Artwork like this is the reason why people get so excited about Quitely (click for larger version).
Interior art from All-Star Superman #3, by Frank Quitely and Jamie Grant.

Crucial to the mood and atmosphere that Morrison brings to the book, of course, is the artwork of Frank Quitely. As I mentioned at the beginning of this article, I'm already a big fan of the Artist Formerly Known As Vincent Deighan; from solid but promising work on Flex Mentallo and The Authority, through the patchy but occasionally brilliant New X-Men years, to absolutely stunning work on Sandman : Endless Nights and We3, the latter his undoubted masterpiece so far. Here, while not quite on We3-level form, he's still brilliant; although his interpretation of Superman has been a little inconsistent - looking wonderfully iconic at times (especially on the cover to issue #1) but a little less sure-footed in some close-ups. Of the little details, some are a little off (such as the way the "S" symbol is stretched on the chest, although that's surely a result of hasty redrawing after DC decided not to use his redesigned version), but some, most notably the cape, look spot on. His Lois is better, despite being quite different from previous interpretations (with a slightly Asian look, in fact), as is his wonderfully malevolent Luthor. His kinetic storytelling ability, though, shines through; and combined with Jamie Grant's absolutely wonderful digital inks and colours, every page vibrantly jumps out at you. That's in addition, of course, to the dexterity and attention to detail he brings to such touches as the transformation between Clark and Superman, as I described above.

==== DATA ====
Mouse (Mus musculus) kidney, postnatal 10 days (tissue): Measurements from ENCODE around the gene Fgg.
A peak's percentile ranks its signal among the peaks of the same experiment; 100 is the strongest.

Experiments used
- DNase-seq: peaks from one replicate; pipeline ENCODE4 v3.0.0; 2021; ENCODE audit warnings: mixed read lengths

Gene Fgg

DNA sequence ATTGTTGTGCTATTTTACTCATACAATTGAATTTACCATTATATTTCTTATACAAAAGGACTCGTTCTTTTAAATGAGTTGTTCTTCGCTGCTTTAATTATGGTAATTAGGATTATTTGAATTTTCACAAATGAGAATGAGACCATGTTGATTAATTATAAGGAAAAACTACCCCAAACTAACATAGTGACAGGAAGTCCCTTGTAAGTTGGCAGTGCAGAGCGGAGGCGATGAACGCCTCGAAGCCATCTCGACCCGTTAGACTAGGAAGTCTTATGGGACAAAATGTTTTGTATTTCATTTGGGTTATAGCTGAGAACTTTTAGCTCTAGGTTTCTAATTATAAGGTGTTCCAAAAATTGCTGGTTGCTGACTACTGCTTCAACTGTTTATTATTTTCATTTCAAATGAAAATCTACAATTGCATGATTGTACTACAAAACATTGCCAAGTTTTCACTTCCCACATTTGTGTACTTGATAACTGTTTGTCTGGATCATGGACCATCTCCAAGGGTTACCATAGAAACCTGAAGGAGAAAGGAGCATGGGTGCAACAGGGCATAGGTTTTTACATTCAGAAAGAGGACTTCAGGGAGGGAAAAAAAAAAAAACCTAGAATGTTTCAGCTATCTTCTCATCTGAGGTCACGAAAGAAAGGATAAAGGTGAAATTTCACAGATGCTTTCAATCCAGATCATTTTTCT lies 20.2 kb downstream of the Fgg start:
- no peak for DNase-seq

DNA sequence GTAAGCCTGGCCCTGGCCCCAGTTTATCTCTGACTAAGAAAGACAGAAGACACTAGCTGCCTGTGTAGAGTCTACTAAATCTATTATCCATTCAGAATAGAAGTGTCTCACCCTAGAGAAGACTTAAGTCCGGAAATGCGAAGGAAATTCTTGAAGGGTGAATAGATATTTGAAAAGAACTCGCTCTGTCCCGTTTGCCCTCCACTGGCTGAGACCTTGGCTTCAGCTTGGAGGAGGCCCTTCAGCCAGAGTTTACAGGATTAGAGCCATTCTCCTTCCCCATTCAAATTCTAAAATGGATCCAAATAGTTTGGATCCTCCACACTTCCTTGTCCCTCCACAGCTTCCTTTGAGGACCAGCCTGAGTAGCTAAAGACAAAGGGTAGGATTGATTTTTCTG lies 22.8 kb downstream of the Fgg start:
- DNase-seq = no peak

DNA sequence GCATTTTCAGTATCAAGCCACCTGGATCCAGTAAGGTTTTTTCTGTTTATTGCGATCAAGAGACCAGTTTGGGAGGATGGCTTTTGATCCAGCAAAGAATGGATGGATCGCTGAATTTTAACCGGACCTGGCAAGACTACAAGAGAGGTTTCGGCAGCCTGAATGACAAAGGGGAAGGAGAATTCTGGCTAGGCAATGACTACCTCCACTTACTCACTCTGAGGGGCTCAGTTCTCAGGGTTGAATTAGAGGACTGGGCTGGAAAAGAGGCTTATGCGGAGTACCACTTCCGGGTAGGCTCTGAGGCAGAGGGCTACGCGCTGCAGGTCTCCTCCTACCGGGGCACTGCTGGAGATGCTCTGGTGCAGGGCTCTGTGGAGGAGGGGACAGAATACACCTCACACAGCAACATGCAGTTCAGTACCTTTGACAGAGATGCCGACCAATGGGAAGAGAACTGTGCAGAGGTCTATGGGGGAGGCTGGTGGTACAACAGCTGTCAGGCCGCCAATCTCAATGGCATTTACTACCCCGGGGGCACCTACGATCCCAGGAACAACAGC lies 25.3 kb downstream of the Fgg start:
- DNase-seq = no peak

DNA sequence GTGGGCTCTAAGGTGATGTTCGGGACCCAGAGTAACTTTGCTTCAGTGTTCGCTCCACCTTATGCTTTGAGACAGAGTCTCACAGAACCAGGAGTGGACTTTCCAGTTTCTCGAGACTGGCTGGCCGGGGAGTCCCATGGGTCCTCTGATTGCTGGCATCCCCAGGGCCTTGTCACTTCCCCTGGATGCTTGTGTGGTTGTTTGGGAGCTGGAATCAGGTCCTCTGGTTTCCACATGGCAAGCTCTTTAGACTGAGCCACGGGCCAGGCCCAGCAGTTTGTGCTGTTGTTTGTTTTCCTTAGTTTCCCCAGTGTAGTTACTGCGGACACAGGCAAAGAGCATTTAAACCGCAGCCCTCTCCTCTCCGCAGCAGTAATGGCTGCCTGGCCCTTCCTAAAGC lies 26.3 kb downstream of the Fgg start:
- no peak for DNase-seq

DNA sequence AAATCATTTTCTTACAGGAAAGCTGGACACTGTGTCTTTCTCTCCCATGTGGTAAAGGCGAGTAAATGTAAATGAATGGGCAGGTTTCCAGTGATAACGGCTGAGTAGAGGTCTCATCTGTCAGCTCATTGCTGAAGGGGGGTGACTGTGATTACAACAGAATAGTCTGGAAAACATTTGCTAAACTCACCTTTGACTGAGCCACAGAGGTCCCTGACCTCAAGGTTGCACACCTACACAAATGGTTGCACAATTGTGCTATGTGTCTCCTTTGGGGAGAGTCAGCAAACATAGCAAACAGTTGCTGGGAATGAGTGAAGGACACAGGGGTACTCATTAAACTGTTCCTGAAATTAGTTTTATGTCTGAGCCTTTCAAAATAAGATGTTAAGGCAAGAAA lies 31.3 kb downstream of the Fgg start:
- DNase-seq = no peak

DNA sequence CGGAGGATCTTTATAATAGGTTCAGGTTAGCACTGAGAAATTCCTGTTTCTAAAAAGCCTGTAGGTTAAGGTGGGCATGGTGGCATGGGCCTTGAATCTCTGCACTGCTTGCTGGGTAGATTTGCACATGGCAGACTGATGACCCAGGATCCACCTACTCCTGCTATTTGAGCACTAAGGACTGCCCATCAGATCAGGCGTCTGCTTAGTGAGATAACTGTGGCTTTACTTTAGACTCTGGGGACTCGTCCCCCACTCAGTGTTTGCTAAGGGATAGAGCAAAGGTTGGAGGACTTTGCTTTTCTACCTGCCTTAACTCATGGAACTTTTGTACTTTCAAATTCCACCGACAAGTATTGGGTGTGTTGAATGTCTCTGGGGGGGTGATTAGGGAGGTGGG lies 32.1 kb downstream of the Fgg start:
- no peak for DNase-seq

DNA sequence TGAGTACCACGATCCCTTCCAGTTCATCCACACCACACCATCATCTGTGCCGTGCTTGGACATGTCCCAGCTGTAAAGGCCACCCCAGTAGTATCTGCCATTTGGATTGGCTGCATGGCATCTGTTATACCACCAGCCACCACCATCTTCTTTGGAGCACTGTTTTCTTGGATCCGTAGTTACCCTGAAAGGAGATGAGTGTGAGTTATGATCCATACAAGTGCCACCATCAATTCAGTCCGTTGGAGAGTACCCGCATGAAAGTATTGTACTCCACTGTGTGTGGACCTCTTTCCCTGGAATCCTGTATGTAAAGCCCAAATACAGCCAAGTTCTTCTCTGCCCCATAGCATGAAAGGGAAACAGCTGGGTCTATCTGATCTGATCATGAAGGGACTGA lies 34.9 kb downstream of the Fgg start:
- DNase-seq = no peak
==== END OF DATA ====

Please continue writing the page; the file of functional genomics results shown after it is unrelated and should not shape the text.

We're only three issues in, of course, and I get the impression that Morrison - always a master of pacing - is building this to really explode at some point around the middle. It can't really be said that anything particularly earth-shattering or gripping has happened so far - simply some pretty amusing diversions. But, like pretty much anything Grant and Frank turn their hands to these days, All-Star Superman demands attention as an example of two of the industry's finest craftsmen putting a healthy proportion of their peers to shame. There is a reason, after all, why Superman is the most enduring of all superheroes, why he isn't just the boring boy scout people so often write him off as - and works as inspired as this remind you of that fact.

About this entry